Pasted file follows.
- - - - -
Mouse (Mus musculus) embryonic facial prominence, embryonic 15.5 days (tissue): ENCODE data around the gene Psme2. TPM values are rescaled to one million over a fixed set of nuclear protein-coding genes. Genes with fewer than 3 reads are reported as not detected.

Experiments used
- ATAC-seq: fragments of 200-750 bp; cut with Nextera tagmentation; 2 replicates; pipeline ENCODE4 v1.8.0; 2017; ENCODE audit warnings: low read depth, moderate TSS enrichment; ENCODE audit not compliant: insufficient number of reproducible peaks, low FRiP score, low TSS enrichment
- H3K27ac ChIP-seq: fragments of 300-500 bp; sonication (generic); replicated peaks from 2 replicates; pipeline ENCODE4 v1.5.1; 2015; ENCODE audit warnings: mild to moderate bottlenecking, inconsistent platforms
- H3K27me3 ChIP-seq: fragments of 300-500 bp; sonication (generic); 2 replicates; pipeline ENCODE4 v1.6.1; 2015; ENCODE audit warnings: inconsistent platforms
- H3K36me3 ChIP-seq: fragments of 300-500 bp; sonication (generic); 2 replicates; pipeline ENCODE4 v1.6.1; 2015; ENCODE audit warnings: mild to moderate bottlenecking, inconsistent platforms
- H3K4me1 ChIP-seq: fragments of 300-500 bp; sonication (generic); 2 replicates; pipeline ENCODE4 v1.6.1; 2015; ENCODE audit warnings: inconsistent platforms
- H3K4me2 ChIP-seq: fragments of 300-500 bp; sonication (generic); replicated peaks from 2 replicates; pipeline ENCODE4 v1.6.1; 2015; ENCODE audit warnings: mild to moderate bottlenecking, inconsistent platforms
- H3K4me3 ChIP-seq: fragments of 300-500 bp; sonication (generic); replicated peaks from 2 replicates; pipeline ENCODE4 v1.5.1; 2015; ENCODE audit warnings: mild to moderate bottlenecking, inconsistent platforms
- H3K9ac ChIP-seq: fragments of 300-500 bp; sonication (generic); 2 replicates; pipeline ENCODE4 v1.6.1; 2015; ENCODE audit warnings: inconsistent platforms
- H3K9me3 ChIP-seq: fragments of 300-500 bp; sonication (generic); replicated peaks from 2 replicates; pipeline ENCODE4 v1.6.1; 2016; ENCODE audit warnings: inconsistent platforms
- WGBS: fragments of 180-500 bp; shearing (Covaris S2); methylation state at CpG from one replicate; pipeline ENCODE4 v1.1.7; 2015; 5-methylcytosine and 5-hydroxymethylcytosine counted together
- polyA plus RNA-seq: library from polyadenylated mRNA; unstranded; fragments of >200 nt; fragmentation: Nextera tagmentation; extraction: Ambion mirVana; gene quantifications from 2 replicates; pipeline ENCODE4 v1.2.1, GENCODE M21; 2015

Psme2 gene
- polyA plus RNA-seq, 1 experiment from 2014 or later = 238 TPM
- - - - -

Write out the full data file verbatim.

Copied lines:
Mouse (Mus musculus) embryonic facial prominence, embryonic 15.5 days (tissue): ENCODE data around the gene Psme2. TPM values are rescaled to one million over a fixed set of nuclear protein-coding genes. Genes with fewer than 3 reads are reported as not detected.

Experiments used
- ATAC-seq: fragments of 200-750 bp; cut with Nextera tagmentation; 2 replicates; pipeline ENCODE4 v1.8.0; 2017; ENCODE audit warnings: low read depth, moderate TSS enrichment; ENCODE audit not compliant: insufficient number of reproducible peaks, low FRiP score, low TSS enrichment
- H3K27ac ChIP-seq: fragments of 300-500 bp; sonication (generic); replicated peaks from 2 replicates; pipeline ENCODE4 v1.5.1; 2015; ENCODE audit warnings: mild to moderate bottlenecking, inconsistent platforms
- H3K27me3 ChIP-seq: fragments of 300-500 bp; sonication (generic); 2 replicates; pipeline ENCODE4 v1.6.1; 2015; ENCODE audit warnings: inconsistent platforms
- H3K36me3 ChIP-seq: fragments of 300-500 bp; sonication (generic); 2 replicates; pipeline ENCODE4 v1.6.1; 2015; ENCODE audit warnings: mild to moderate bottlenecking, inconsistent platforms
- H3K4me1 ChIP-seq: fragments of 300-500 bp; sonication (generic); 2 replicates; pipeline ENCODE4 v1.6.1; 2015; ENCODE audit warnings: inconsistent platforms
- H3K4me2 ChIP-seq: fragments of 300-500 bp; sonication (generic); replicated peaks from 2 replicates; pipeline ENCODE4 v1.6.1; 2015; ENCODE audit warnings: mild to moderate bottlenecking, inconsistent platforms
- H3K4me3 ChIP-seq: fragments of 300-500 bp; sonication (generic); replicated peaks from 2 replicates; pipeline ENCODE4 v1.5.1; 2015; ENCODE audit warnings: mild to moderate bottlenecking, inconsistent platforms
- H3K9ac ChIP-seq: fragments of 300-500 bp; sonication (generic); 2 replicates; pipeline ENCODE4 v1.6.1; 2015; ENCODE audit warnings: inconsistent platforms
- H3K9me3 ChIP-seq: fragments of 300-500 bp; sonication (generic); replicated peaks from 2 replicates; pipeline ENCODE4 v1.6.1; 2016; ENCODE audit warnings: inconsistent platforms
- WGBS: fragments of 180-500 bp; shearing (Covaris S2); methylation state at CpG from one replicate; pipeline ENCODE4 v1.1.7; 2015; 5-methylcytosine and 5-hydroxymethylcytosine counted together
- polyA plus RNA-seq: library from polyadenylated mRNA; unstranded; fragments of >200 nt; fragmentation: Nextera tagmentation; extraction: Ambion mirVana; gene quantifications from 2 replicates; pipeline ENCODE4 v1.2.1, GENCODE M21; 2015

Psme2 gene
- polyA plus RNA-seq, 1 experiment from 2014 or later = 238 TPM